As someone whose earliest years as a Christian were spent amongst conservative-minded Pentecostals and Evangelicals, it may be a surprise that one of the books that helped me learn to read the Bible in my early 20s is Marcus J. Borg's Reading the Bible Again: Taking the Bible Seriously, But Not Literally. This morning as a browsed through the contents of this book once again I noticed two propositions within the book that have stuck with me for a while now. The first being the idea that the Bible is a human response to God. Now, I think I make more room for the idea that the Bible is also a divine response to humanity than does Borg, but Borg's emphasis on the humanity of the Bible was very necessary for me back then, especially since I had been fed a view of the Bible that did little to account for it's earthly origins. As the Bible was presented to me the only natural question was, "Why not just drop this from the sky fully intact and canonized?"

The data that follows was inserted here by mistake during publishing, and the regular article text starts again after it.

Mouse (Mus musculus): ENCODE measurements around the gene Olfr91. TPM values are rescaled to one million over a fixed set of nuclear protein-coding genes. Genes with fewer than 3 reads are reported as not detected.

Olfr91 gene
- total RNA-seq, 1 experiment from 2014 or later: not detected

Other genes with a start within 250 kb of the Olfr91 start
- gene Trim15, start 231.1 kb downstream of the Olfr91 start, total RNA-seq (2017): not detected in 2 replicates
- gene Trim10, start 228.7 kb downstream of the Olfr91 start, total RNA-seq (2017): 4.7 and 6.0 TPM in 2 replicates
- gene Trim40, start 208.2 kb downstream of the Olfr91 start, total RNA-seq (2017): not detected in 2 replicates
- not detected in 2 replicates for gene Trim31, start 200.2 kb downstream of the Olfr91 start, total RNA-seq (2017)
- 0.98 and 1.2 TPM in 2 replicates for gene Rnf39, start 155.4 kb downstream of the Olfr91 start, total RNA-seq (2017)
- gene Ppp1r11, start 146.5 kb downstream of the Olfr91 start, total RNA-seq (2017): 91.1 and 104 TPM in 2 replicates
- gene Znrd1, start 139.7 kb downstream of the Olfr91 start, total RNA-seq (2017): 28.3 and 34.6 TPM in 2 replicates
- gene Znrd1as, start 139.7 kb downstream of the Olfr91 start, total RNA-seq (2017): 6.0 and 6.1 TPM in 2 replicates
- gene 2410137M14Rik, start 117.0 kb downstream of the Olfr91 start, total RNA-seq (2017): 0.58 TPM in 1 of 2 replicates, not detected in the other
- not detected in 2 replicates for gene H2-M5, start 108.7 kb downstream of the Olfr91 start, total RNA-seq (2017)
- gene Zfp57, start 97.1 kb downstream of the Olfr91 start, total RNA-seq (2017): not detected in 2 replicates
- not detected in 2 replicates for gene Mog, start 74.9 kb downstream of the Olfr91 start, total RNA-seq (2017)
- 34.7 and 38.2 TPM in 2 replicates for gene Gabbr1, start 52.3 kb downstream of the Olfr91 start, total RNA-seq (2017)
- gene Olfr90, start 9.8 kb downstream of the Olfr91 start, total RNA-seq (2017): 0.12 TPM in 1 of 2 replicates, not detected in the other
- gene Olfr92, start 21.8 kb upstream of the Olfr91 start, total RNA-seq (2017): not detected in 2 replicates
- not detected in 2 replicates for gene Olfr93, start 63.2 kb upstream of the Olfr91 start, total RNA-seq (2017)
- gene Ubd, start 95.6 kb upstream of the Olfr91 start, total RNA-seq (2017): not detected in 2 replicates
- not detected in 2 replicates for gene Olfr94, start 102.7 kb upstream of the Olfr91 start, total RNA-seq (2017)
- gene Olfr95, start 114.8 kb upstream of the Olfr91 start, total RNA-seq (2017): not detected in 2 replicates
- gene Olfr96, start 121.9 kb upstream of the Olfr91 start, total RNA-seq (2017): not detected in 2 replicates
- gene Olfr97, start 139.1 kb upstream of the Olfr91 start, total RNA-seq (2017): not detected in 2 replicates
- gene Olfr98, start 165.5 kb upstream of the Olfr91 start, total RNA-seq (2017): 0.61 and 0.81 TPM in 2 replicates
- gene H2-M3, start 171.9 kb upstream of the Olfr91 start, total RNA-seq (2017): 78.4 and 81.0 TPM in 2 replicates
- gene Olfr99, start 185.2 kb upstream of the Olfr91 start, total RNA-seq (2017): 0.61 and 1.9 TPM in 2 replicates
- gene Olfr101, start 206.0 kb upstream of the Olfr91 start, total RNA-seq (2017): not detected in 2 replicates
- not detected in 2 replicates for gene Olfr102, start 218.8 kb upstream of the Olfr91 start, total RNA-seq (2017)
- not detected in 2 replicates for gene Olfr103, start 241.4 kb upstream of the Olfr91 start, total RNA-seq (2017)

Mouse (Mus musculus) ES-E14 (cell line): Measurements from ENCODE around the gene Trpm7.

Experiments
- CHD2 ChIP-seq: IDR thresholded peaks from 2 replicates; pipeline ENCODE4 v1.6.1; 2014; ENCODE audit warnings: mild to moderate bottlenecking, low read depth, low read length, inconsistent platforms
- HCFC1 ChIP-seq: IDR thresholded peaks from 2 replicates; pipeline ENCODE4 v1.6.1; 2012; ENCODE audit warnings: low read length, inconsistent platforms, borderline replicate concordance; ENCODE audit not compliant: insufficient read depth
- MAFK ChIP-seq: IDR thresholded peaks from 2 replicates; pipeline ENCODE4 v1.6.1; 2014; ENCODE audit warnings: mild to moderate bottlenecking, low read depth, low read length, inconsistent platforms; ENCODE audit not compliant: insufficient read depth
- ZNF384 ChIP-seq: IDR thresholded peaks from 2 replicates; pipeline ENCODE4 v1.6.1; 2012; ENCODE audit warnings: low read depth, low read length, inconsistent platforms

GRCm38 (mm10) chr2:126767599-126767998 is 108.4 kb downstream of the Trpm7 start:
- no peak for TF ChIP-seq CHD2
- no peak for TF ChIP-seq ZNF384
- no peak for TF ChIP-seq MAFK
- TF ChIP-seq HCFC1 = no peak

The second propositions, which was reiterated by the Roman Catholic theologian Scott Hahn several years ago, is that the Bible is sacrament. Borg explains a sacrament as a place where we meet the divine. My first post of Kunst's book alluded to this idea as well. The Bible as "a place of encounter" may be my primary understanding of inspiration. I thank Borg, in part, for that idea.
Here is the Amazon.com blurb from the newer edition: